Are you a sucker for Rich Lists? Despite feeble attempts to resist, most of us can?t help look up the net worth of those blessed with more wealth than us. And many of them are ‘property tycoons’. Indeed President Donald Trump is often described as one (or real estate mogul).
Let?s get started
So how do we get started building our very own property empire? Trump told voters his father gave him a ‘small’ loan of $1m to get started. Well, my father came to this country with £5 in his pocket, and left his sweat on the factory floor before he retired, so…
Are you a sucker for Rich Lists? Despite feeble attempts to resist, most of us can’t help look up the net worth of those blessed with more wealth than us. And many of them are ‘property tycoons’. Indeed President Donald Trump is often described as one (or real estate mogul).
Let’s get started
So how do we get started building our very own property empire? Trump told voters his father gave him a ‘small’ loan of $1m to get started. Well, my father came to this country with £5 in his pocket, and left his sweat on the factory floor before he retired, so a mega-loan from him is certainly out of the question and I’m sure most of us are in the same position.
Is there a more realistic alternative? Buy-to-let has been popular over the past decade or so. Pop along to your local bank, persuade the manager to grant you a buy-to-let mortgage, then sit back and let the income flow in. Rinse and repeat. Simple in theory, but not so much in practice.
Tenants from hell
By the time you’ve found a property, dealt with estate agents and solicitors, and found tenants, you’ll have aged considerably. After drawing up contracts and sorting out Council Tax, gas and electric, you’ll have aged even more. By the time your first rent cheque comes in, you may have gone grey. And of course if you’re unlucky enough to have the tenants from hell, grey hair will be the least of your worries.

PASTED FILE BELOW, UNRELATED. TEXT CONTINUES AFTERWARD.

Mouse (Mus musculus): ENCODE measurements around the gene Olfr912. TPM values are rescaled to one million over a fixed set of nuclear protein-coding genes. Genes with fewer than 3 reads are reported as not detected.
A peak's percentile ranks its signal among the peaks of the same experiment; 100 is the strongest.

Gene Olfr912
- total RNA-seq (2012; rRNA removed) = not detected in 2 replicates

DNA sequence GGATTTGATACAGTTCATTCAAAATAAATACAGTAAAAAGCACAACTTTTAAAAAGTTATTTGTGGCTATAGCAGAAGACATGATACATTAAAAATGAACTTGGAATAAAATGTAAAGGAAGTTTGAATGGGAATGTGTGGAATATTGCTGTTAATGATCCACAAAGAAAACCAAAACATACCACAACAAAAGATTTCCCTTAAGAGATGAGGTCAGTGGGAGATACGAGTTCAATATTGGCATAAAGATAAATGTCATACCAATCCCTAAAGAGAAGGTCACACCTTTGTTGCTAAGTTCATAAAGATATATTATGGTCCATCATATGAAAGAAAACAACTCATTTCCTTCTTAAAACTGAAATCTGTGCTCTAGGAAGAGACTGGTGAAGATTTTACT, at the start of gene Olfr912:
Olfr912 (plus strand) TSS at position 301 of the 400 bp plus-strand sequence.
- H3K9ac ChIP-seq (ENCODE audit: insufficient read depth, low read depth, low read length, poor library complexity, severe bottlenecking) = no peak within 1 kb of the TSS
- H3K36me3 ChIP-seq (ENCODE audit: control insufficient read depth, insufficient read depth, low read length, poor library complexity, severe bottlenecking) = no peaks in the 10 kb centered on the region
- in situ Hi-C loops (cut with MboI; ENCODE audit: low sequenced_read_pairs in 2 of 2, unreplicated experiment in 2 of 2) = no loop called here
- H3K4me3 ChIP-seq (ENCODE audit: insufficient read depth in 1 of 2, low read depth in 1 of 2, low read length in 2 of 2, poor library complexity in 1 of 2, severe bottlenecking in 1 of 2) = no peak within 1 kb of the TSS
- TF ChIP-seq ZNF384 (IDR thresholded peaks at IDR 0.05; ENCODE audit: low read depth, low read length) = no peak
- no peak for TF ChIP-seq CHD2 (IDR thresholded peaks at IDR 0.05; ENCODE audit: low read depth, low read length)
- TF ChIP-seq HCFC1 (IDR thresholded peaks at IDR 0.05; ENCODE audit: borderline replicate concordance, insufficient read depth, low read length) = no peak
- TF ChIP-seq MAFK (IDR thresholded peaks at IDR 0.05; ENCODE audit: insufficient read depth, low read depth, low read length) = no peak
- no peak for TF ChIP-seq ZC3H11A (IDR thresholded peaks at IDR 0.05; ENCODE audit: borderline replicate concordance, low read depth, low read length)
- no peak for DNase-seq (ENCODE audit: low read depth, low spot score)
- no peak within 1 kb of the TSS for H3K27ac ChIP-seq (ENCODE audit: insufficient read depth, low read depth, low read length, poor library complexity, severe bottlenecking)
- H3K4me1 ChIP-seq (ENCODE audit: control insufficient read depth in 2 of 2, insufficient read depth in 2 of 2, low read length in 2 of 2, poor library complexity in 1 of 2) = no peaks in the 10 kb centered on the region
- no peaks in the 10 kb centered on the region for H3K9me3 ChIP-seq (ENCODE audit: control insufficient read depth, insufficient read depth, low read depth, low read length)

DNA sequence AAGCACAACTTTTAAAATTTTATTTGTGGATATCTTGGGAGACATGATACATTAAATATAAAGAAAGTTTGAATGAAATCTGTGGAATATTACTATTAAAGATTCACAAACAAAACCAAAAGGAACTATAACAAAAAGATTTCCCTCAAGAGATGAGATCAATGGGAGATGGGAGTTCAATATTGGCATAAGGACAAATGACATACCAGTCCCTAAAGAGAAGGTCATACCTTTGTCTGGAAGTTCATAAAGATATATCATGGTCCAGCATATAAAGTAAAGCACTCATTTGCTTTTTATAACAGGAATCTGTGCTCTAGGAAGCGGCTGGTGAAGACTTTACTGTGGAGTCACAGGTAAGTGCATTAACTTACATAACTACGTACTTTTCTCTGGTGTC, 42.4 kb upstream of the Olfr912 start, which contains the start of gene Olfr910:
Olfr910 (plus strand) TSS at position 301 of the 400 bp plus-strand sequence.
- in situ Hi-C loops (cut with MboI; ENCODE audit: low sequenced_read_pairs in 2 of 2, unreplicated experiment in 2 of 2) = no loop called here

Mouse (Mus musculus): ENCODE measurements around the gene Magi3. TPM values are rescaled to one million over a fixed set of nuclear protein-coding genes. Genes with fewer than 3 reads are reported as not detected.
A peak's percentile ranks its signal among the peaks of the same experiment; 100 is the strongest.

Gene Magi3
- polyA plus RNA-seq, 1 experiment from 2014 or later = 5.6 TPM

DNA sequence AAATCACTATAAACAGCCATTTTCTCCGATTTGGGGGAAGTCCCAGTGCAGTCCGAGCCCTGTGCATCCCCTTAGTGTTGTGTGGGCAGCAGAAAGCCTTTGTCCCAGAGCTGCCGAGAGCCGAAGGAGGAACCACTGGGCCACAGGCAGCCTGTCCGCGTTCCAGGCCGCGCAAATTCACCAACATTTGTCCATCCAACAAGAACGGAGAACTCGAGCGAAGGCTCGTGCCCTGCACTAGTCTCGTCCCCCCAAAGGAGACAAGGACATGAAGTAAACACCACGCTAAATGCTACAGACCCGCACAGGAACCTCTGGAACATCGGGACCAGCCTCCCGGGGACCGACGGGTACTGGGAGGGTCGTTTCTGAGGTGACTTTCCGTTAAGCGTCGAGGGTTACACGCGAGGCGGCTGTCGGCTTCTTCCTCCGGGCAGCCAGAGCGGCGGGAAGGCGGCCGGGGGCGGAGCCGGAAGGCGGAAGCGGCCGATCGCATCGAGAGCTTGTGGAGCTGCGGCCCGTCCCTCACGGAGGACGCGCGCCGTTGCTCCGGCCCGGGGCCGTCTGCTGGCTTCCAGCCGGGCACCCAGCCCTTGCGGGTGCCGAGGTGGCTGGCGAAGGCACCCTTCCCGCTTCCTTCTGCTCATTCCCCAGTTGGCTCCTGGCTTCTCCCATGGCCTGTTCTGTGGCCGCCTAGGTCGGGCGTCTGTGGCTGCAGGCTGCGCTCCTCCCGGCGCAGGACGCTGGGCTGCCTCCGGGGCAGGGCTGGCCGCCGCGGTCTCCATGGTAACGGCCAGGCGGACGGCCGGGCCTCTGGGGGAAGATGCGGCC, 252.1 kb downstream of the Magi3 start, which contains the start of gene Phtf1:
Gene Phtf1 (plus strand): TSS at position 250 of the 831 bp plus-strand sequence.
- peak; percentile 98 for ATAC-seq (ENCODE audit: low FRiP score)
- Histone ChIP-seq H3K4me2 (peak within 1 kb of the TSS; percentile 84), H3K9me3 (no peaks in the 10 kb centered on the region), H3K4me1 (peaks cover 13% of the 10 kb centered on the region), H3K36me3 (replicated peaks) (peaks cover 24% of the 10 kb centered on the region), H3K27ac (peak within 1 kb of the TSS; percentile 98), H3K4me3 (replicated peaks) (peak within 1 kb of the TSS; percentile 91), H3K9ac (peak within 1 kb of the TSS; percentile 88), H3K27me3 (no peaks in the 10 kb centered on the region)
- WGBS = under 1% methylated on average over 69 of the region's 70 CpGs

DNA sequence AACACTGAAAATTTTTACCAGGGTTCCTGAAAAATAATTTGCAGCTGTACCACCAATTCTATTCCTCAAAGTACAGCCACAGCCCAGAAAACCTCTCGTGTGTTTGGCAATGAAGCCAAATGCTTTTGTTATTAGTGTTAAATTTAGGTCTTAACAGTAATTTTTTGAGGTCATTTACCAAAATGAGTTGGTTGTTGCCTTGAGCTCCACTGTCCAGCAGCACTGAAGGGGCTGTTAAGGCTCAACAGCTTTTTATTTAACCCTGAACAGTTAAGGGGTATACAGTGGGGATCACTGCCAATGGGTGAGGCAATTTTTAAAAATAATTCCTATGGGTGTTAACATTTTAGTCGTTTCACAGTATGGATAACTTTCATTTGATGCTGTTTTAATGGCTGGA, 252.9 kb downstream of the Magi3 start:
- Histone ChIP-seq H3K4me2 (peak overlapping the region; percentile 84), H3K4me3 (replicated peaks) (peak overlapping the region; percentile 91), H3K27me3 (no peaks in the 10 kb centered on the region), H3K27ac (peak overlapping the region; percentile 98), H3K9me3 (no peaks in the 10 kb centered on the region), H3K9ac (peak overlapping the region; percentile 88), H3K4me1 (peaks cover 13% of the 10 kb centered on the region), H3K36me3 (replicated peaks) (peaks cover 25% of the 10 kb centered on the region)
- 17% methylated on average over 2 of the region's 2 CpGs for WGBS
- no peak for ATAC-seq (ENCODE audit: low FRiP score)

But there’s a quicker, simpler and less stressful way to invest in UK property, and that’s to buy shares in Real Estate Investment Trusts or REITs. Essentially REITs are property firms that invest in all types of property such as commercial, residential or retail buildings, with the main aim of producing rental income and distributing proceeds in the way of dividends. They can be traded at the click of a mouse just like shares in any other UK-listed company.
It’s all REIT
There are currently over 20 REITs listed on the London Stock Exchange, the two largest being Land Securities Group (LSE: LAND) and British Land Company (LSE: BLND). Perhaps not the most glamorous of names, but between them, these two property firms own some of the most prestigious real estate in the country.
With a current market value of over £7.5bn Land Securities is the largest commercial property company in the UK, boasting London assets such as Piccadilly Lights and Westminster City Hall, with an extensive retail portfolio that includes the Bluewater Shopping Centre and Accor Group Hotels. Land Securities offers generous dividend payouts that have continued to rise since 2010, which at current levels support a prospective dividend yield of 3.7%.
Perhaps a slightly better alternative to consider might be the UK’s second largest property firm, British Land. It owns a high quality portfolio that includes the famous Cheesegrater office building in the City of London and the Meadowhall Shopping Centre in Sheffield. British Land has also been rewarding shareholders with progressive dividends since 2010, and offers a superior yield of 4.9% for the current year to March 2017, rising to 5.1% for fiscal 2018. There are however plenty more REITs out there to whet your appetite.
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Bilaal Mohamed has no position in any shares mentioned. The Motley Fool UK has no position in any of the shares mentioned. We Fools don't all hold the same opinions, but we all believe that considering a diverse range of insights makes us better investors.